The two types of disability policies are an employer-sponsored ERISA policy or a private disability policy you purchase on your own through a disability insurance agent.
There is a world of difference between these two types of policies that impact what medical conditions are covered, the amount of your benefits and whether you have a fair playing field if you have to file a lawsuit to get your benefits.
Your employer may have offered you the opportunity to purchase a disability policy. That plan is generally governed by the Employee Retirement Income Security Act (ERISA). (If you work for a municipal, state or federal employer or for a religious organization, your policy may be exempt from ERISA.)
The ERISA statute and rules are not friendly to disabled policyholders. ERISA policies often have:
- A “get out of jail free card” policy provision that grants the disability carrier the “discretion” to decide whether to pay or deny your claim. The discretionary clause makes it difficult for a disabled policyholder to overturn a claims denial in Federal Court.
- Limitations on the types of medical conditions covered or the length of time the insurance company will pay benefits for those conditions.
- “Other income” provisions that allow the disability insurance company to deduct the amount of your Social Security Disability benefits and those of any dependents, workers’ compensation benefits and even the proceeds of a lawsuit for personal injury.
Private or Individual Policy
The best type of disability policy is a private or individual disability (ID) policy. Unfortunately, these policies can cost hundreds of dollars per month, and many just can’t afford such a policy.
An ID policy can be customized to meet your financial needs. Many policies:
- Can be occupation or sub-specialty occupation specific.
- Have limited “other income” provisions that can reduce your benefits.
- Have cost of living or waiver of premium provisions.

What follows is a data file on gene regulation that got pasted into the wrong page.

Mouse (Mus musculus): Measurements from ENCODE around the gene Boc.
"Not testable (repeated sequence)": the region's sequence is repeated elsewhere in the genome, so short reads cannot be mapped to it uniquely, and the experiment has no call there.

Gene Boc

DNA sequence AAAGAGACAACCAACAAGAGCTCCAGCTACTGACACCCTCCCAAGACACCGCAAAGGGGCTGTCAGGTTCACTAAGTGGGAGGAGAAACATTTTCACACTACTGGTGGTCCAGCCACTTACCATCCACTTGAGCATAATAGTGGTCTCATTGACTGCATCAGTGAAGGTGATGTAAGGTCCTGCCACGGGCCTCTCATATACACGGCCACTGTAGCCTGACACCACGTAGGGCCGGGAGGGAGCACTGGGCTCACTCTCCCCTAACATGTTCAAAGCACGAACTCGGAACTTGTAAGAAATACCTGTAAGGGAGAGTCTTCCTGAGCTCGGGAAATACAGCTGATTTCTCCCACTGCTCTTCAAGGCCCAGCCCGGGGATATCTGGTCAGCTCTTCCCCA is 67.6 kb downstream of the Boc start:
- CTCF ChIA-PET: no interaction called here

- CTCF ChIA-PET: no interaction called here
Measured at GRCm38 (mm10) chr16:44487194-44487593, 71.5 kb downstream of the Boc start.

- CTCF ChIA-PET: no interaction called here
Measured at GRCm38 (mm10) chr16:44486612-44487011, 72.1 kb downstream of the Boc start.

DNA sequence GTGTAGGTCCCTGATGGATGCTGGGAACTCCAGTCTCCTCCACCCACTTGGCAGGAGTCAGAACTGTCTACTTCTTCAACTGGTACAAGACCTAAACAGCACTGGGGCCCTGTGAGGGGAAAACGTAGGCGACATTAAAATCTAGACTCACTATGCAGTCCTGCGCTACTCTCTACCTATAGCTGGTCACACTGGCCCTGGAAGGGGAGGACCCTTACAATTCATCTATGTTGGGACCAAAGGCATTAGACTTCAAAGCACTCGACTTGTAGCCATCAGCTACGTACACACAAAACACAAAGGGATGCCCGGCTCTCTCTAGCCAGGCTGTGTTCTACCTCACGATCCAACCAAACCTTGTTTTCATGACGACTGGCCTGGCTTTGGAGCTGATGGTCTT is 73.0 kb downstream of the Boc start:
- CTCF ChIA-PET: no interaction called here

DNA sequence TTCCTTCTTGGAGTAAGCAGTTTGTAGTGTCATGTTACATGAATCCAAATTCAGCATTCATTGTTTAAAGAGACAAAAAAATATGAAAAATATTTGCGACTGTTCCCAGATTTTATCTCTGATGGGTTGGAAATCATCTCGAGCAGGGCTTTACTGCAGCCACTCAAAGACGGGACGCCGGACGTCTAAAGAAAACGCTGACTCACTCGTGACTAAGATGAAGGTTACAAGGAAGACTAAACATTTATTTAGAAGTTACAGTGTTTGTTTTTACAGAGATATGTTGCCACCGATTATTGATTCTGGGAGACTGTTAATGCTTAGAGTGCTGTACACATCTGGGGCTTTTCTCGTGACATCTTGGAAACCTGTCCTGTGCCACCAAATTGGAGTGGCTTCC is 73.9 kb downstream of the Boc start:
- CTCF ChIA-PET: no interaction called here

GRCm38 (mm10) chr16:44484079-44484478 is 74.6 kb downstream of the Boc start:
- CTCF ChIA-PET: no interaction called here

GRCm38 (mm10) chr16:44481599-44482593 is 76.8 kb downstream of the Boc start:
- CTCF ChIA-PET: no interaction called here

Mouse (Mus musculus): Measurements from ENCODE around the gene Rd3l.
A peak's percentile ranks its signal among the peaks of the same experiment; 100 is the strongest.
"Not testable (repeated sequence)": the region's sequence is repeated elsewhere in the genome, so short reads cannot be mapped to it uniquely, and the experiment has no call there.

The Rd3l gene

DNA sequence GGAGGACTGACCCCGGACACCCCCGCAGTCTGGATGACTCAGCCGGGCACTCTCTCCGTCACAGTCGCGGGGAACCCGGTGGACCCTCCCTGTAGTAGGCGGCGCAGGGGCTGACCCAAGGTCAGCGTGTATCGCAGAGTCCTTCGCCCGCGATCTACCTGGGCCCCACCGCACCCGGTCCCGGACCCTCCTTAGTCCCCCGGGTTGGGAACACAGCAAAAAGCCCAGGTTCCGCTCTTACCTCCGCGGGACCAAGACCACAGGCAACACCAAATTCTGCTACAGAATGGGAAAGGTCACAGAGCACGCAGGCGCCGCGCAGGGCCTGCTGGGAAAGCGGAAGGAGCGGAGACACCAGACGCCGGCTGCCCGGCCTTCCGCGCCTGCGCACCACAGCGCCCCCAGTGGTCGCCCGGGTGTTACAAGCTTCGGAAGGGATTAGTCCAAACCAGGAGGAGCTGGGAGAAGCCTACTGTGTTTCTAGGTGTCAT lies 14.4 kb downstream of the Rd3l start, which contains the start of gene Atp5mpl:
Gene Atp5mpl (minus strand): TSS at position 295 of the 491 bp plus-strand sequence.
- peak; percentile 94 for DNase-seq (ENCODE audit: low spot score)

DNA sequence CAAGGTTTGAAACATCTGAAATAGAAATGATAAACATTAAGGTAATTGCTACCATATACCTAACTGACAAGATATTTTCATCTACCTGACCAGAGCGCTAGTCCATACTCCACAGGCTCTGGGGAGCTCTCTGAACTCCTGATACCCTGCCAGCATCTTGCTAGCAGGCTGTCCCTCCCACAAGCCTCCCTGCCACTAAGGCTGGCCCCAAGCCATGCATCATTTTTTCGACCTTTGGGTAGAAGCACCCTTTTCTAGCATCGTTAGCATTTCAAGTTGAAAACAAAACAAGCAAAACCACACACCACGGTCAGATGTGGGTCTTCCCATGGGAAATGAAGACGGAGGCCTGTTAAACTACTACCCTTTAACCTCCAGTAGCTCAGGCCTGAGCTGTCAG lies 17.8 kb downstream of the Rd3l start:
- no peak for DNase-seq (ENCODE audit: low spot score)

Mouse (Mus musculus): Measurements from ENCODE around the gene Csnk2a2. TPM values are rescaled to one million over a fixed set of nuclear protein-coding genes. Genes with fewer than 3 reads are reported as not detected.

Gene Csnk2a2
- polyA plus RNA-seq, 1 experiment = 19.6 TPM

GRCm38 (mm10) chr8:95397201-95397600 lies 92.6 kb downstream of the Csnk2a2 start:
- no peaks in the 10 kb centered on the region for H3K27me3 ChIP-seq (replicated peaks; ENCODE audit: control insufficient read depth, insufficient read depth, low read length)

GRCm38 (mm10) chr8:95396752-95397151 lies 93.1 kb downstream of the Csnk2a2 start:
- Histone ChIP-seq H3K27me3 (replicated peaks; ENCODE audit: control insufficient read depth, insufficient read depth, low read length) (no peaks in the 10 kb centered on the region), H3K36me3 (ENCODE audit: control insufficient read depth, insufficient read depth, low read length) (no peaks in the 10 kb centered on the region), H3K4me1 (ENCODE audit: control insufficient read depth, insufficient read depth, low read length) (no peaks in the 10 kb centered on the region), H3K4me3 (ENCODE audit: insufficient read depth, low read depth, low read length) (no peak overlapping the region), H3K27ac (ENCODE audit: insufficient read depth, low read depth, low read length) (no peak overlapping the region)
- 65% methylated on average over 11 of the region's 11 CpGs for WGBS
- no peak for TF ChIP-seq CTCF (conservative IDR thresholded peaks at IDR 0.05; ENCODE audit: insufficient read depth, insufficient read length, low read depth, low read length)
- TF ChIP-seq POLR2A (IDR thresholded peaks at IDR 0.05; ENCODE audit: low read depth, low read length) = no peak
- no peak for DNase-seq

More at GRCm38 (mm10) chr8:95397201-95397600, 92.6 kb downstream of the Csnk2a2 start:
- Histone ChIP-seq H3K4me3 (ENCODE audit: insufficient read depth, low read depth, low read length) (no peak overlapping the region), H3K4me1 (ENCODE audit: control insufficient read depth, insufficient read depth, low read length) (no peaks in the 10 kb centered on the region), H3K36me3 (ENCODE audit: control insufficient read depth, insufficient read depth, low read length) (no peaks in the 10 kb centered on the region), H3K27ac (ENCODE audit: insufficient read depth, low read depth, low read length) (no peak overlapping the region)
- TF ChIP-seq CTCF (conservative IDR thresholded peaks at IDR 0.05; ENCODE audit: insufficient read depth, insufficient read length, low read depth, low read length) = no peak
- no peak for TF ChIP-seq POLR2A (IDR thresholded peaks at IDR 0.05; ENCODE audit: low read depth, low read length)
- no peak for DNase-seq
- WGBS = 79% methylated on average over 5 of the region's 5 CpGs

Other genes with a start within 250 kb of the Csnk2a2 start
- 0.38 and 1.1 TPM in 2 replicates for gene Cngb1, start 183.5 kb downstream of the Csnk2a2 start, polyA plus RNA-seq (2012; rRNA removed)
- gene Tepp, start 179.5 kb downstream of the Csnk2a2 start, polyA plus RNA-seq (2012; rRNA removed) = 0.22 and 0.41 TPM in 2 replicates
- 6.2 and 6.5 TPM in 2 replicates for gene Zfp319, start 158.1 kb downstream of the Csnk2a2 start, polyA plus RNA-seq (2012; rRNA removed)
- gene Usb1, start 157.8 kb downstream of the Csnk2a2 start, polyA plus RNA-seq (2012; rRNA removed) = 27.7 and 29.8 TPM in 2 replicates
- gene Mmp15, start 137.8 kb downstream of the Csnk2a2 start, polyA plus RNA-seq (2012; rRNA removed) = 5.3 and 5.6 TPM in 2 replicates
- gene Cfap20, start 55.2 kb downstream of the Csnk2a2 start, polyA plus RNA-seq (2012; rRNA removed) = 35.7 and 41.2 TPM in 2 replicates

What’s the Difference and Why It Matters
An ERISA policy is governed by the federal ERISA law, which provides rules for how a denial must be appealed and when the carrier must make a decision on the claim. While that sounds like it should help a disabled policyholder, the discretionary clause makes it easy for a carrier to deny a legitimate claim for benefits.
Worse, if you have to file a lawsuit to get your benefits, you must file in Federal court. There is no trial of an ERISA case, and the federal judge must decide your case solely on what was in the disability carrier’s file at the time of the denial. That makes it difficult, if not impossible, to put in new evidence about your medical condition or even award Social Security benefits.
The federal judge is not deciding if you are disabled but rather whether the disability carrier’s decision was arbitrary and capricious. That is a tough burden to prove and, even if you win, policyholders rarely are awarded attorney fees and costs at the expense of the insurance company.
On the other hand, if a private or ID claim is denied, the claims process is friendlier. If you have to sue, the lawsuit is filed in State court. You’ll have the opportunity to introduce new evidence and have a trial. Disability carriers hate having to play on the level playing field in state court.
You can be awarded punitive damages, interest and even attorney’s fees and costs at the disability carrier’s expense.
It’s Time To Call ERISA and Private Disability Insurance Attorney Nancy L. Cavey
Don’t make a crucial mistake that can destroy your claim for disability benefits before you stop working or file a claim. It’s time to call ERISA/ID disability attorney Nancy L. Cavey. She can review your policy, explain what benefits the policy will pay and formulate the right strategy so you get the disability benefits you and your family deserve.